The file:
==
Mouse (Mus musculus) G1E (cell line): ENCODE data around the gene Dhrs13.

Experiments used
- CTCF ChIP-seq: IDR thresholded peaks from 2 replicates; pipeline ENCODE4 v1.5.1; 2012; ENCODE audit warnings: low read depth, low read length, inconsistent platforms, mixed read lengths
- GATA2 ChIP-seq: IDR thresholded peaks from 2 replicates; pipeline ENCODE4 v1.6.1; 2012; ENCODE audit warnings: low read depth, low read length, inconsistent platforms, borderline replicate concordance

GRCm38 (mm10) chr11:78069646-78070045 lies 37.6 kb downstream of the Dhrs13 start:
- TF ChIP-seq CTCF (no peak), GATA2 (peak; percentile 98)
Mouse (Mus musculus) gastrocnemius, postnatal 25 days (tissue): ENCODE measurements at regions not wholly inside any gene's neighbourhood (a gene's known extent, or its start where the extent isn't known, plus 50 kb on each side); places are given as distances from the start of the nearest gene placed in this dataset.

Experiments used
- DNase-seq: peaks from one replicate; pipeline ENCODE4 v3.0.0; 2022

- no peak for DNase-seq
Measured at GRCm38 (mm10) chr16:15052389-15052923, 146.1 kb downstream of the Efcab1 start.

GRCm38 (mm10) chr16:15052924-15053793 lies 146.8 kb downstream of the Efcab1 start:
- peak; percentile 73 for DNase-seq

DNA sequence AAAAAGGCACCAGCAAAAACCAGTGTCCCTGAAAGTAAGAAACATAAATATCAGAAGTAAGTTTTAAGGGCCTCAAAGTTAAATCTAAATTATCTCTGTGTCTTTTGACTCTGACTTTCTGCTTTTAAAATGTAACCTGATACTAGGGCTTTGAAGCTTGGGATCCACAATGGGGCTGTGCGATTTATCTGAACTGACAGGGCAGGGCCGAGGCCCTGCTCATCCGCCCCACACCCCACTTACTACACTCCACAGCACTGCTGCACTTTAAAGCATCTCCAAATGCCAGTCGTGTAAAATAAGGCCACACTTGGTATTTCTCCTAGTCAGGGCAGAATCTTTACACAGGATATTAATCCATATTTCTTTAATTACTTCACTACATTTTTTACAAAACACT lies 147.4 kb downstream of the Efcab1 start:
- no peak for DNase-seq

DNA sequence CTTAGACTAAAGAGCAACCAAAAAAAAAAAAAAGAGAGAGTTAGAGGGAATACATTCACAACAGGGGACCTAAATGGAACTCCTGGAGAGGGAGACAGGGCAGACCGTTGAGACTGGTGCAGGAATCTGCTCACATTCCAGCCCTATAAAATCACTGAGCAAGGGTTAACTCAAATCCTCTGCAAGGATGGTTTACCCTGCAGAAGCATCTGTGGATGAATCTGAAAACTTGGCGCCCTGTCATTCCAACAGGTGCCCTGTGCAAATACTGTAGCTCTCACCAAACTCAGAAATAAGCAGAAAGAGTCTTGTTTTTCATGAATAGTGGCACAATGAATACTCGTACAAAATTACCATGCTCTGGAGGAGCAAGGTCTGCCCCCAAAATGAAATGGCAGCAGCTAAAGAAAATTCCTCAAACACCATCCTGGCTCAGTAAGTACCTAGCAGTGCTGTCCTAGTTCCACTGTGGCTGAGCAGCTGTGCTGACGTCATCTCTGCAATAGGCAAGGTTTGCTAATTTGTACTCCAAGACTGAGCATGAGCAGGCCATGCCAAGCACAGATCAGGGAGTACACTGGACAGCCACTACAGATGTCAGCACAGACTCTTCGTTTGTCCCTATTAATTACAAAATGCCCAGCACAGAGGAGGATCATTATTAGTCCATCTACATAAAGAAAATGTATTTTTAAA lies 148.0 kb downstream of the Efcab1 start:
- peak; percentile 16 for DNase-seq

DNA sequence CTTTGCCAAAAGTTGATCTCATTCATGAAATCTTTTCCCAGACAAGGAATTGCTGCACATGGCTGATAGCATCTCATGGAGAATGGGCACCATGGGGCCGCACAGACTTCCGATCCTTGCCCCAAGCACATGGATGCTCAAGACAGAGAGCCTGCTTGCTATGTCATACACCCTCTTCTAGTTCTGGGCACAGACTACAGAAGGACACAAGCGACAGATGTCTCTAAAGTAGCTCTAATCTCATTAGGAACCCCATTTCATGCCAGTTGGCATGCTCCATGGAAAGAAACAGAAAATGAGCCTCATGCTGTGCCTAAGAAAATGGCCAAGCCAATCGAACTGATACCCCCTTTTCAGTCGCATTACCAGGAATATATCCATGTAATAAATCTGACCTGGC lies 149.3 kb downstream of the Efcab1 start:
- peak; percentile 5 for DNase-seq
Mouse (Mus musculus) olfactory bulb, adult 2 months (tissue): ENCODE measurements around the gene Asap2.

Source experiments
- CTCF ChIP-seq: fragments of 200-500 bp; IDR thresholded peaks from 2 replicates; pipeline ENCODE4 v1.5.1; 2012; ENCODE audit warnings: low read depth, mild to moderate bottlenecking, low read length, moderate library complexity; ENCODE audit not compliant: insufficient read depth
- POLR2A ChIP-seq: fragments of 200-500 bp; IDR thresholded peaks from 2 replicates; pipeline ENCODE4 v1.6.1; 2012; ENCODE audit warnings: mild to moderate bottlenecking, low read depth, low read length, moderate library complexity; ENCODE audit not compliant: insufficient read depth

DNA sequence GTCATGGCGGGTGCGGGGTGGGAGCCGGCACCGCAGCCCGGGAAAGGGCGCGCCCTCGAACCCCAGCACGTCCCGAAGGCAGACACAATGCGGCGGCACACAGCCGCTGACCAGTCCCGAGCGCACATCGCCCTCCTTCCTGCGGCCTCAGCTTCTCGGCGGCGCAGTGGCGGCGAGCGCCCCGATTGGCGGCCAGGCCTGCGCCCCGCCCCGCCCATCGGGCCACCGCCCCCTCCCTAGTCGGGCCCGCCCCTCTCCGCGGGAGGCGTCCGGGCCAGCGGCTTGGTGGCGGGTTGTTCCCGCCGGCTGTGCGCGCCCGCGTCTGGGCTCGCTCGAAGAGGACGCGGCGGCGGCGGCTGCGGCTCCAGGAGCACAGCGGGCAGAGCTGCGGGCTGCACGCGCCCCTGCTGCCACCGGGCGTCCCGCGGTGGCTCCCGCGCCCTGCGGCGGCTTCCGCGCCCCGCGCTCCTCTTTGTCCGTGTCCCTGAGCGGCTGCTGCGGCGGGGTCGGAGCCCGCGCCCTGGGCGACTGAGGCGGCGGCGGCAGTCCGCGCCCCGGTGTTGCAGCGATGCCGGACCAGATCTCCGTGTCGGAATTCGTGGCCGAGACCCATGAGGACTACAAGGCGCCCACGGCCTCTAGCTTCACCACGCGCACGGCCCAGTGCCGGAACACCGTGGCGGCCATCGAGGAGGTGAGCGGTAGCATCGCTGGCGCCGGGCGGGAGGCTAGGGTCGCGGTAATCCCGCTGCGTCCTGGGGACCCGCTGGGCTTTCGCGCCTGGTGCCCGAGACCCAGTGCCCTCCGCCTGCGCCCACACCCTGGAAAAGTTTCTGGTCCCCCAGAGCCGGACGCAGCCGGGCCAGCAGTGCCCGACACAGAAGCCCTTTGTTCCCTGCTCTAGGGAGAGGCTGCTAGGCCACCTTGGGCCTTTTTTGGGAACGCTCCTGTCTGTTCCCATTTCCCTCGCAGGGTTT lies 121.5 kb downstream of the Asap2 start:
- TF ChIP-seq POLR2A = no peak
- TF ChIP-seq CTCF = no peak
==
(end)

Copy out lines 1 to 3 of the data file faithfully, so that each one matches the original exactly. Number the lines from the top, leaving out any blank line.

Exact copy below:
Mouse (Mus musculus) G1E (cell line): ENCODE data around the gene Dhrs13.

Experiments used
- CTCF ChIP-seq: IDR thresholded peaks from 2 replicates; pipeline ENCODE4 v1.5.1; 2012; ENCODE audit warnings: low read depth, low read length, inconsistent platforms, mixed read lengths